Things to do on a Port Dickson Day Trip

Located about an hour and a half’s drive from Kuala Lumpur, the coastal town of Port Dickson was a booming tourist spot in the 1980s to 1990s. It lost much of its shine after the Asian financial crisis – but still retains a certain laidback charm that makes it a semi-popular weekend getaway for locals (one that doesn’t involve hopping onto a plane to tourist traps like Penang and Langkawi!)

The Hubs and I had no plans so we randomly decided to drive to PD after Saturday brunch. It took longer than expected to get there in my tiny car, but it was all good. Ever since embracing the idea of not rushing to see everything on trips, travelling has become much more relaxing and enjoyable.

So without further ado, here is our ‘slow’ travel itinerary!


Housed within the Port Dickson military base, the Port Dickson Army Museum (Muzium Tentera Darat) boasts one of the best collections of military equipment, vehicles, and paraphernalia in Malaysia – including decommissioned tanks, helicopters, and real weaponry.

The place looks deceptively small from the outside because it’s located on a slope, but once you’re in, there are several buildings spread across the courtyard (which also has a memorial fountain), with close to a dozen galleries to explore – each chronicling a part of Malaysia’s military history.

Aside from events from the last 100 years such as World War II and the Japanese occupation of Malaya, there’s also a gallery dedicated to the Malacca sultanate (complete with a wooden ship replica), and local freedom fighters from the 18th and 19th centuries who fought against British rule.

One of the highlights for me is an underground passageway that runs underneath the museum’s main building, which is modeled after communist hideouts. During the Malayan emergency in the 1940s which lasted until the 1960s, communist guerilla fighters often spent months, even years, in the hills, hiding out in jungles and digging elaborate tunnel systems to act as air raid shelters as they were bombarded by British Malayan and Commonwealth forces. Conditions were horrific to say the least, as the corridors were often dark, dank, and wet, and its occupants suffered disease, malnutrition, and festering wounds. Sometimes the weak walls would also collapse, burying people beneath them.

We spent around three hours at the museum, and wrapped up just in time for closing. Best part of it all? Entry to the museum is completely FREE.


It was 5PM by the time we finished at the PD Army Museum. Our next stop was PD Waterfront, a relatively new development which houses a stretch of modern restaurants, cafes, and entertainment outlets facing the sea. As we drove along the coast, we caught glimpses of beach and sunlight sparkling on blue-green water, the views mostly shielded by old resorts, trees, and shrubs.

The sun was still high when we got to PD Waterfront, but it wasn’t too hot, so we strolled to the furthest point along the paved route. The beach along the PD waterfront is rocky rather than sandy, and while the water is relatively clean, bathing in it is not encouraged. It’s good for fishing though, as we saw many anglers with their rods set up near the rocks.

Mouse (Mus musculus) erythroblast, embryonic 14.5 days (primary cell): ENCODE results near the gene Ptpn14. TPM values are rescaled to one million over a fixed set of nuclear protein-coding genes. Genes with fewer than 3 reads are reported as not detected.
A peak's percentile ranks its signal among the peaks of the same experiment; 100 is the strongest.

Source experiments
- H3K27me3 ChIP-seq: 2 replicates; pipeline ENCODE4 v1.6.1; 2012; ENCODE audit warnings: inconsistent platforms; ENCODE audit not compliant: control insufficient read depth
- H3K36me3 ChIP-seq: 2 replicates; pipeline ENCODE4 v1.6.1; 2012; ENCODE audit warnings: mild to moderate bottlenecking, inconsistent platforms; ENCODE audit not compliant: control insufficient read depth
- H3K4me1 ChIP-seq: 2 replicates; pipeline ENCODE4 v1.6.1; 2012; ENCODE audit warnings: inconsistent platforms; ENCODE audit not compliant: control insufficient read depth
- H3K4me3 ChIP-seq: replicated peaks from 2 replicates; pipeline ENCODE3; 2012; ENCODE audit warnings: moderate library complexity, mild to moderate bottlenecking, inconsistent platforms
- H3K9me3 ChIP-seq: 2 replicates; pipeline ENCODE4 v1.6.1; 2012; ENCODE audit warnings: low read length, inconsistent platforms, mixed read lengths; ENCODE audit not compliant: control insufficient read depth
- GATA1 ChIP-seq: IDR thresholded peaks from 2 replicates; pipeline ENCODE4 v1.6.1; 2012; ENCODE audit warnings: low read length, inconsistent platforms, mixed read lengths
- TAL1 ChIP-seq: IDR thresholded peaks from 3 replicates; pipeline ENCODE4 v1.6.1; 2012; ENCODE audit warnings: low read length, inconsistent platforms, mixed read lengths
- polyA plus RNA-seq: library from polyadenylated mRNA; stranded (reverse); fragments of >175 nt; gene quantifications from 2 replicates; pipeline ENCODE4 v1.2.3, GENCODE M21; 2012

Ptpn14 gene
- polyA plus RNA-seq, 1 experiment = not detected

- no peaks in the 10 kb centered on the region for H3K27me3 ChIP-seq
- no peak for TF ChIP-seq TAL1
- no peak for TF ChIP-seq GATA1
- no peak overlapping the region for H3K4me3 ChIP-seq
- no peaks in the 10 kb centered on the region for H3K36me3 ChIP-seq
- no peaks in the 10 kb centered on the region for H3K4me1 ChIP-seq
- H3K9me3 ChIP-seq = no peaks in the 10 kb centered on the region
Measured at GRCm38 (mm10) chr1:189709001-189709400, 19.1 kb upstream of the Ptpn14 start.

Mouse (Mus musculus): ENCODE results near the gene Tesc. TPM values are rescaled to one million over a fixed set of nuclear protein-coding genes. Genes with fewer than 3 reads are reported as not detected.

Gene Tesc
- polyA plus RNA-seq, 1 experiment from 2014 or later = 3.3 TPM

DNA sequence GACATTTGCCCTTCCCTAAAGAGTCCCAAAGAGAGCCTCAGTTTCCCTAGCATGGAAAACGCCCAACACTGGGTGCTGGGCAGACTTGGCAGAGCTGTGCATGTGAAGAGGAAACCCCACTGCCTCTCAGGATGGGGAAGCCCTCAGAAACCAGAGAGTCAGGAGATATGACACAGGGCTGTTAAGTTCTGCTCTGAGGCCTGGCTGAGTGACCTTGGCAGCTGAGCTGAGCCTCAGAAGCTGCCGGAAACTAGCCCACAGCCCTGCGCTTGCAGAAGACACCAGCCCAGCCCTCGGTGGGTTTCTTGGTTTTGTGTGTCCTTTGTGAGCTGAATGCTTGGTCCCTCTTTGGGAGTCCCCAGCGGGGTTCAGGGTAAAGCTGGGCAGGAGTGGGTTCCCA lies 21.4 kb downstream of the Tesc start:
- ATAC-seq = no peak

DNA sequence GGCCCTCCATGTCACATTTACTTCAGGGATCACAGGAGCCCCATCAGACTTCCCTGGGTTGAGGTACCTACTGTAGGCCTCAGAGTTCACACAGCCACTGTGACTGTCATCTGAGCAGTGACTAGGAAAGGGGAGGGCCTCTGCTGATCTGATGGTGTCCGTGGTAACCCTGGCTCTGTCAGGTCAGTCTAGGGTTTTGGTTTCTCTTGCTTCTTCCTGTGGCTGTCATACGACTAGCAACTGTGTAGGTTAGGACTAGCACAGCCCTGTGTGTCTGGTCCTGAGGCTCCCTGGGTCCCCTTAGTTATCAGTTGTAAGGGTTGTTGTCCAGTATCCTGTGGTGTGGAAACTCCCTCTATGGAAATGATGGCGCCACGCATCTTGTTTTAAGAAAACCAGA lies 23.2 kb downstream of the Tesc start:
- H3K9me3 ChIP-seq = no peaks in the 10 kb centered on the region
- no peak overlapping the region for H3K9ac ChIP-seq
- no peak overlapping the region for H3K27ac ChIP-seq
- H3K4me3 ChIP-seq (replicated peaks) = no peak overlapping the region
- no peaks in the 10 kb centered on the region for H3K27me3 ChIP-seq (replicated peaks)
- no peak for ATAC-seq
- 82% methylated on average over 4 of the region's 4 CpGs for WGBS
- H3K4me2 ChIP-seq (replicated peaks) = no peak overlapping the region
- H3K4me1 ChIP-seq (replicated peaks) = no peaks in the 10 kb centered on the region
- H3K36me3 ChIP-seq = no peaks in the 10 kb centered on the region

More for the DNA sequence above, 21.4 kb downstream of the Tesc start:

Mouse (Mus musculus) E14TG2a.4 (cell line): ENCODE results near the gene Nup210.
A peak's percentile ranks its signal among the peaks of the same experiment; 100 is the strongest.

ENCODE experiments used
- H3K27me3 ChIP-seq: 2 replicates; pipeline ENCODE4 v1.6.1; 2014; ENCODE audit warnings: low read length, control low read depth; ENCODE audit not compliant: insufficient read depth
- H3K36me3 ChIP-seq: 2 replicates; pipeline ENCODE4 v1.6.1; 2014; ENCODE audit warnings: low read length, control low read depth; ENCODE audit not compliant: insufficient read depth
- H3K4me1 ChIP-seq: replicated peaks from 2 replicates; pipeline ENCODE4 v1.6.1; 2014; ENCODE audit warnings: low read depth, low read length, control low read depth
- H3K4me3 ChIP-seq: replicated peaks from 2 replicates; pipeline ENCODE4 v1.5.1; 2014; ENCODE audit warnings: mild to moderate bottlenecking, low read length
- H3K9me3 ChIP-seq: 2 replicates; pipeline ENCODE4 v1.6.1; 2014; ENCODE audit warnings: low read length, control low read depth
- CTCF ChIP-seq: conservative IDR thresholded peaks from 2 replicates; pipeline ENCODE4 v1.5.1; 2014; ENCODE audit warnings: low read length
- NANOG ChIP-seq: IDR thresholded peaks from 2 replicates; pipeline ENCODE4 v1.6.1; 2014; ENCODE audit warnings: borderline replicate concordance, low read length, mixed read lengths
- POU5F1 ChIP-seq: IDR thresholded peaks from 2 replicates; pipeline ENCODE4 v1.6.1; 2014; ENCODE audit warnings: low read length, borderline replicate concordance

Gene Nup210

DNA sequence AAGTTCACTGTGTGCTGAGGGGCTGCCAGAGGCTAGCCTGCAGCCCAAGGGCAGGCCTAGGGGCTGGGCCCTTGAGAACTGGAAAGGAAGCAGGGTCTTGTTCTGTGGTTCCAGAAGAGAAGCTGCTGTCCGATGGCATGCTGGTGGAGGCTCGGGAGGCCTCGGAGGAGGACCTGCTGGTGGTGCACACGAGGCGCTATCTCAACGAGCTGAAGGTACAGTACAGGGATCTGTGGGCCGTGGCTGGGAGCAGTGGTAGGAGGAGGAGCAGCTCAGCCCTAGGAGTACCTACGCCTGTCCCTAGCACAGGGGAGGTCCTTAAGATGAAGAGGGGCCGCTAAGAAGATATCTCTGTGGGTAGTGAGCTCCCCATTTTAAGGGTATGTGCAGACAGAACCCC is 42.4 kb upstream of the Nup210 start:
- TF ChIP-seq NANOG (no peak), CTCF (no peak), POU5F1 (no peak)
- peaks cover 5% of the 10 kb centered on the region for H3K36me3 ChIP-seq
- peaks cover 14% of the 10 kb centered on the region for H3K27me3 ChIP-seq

The sun only sets around 7-ish in West Malaysia, so we had lots of time to kill. Popped into the 7-11 for some snacks, then found a cozy spot to chow down, listen to the calming lap of waves against the rocks, and watch ships bobbing on the horizon. There seems to be a lack of bins around the area, but that’s no excuse to litter – keep your garbage with you until you find one!

Food options aplenty around the PD Waterfront – including this open air food truck area offering a variety of dishes, from char kuey teow, fried noodles, rice, burgers, and more. If you’re not comfortable with outdoor dining, there’s also a McDonald’s and Starbucks here.

I was craving something soupy, so we ended up at Do Do Do Tangkak Beef Noodles restaurant instead.

Nothing like a warm, comforting bowl of beef soup with the cooling sea breeze in your face! The owner here is very courteous and accommodating; the food was excellent as well. I opted to just get the soup without the noodles, since I had snacks earlier.

After dinner, we strolled a bit more – the sun had started setting by then, casting a lazy glow over the sea as boats puttered their way back to the mainland. Children ran around flying kites, blowing soap bubbles, and spinning colourful toys into the air, while families rode around on tandem bikes.

The view was beautiful – it was worth waiting for sunset! It was late by the time we got home, but I felt refreshed from the short trip, even though we did not get much sight seeing in.

For those who prefer to pack in more sights, PD has a lot of spots to visit such as the Cape Rachado Lighthouse, the Kota Lukut historic fort, Wan Loong Temple, the PD Ostrich Farm, as well as the Alive 3D art gallery. And of course, tonnes of seafood restaurants!


There are no direct public transportation routes from KL to PD, but you can take a bus from KL Sentral or the TBS Bus terminal to Seremban, Negeri Sembilan’s capital, and from there hop on to a local bus (T30A) going to PD. This is an affordable option that costs less than RM20. By car you’ll be taking the North-South Highway, and later on the Seremban-Port Dickson highway to get into town.

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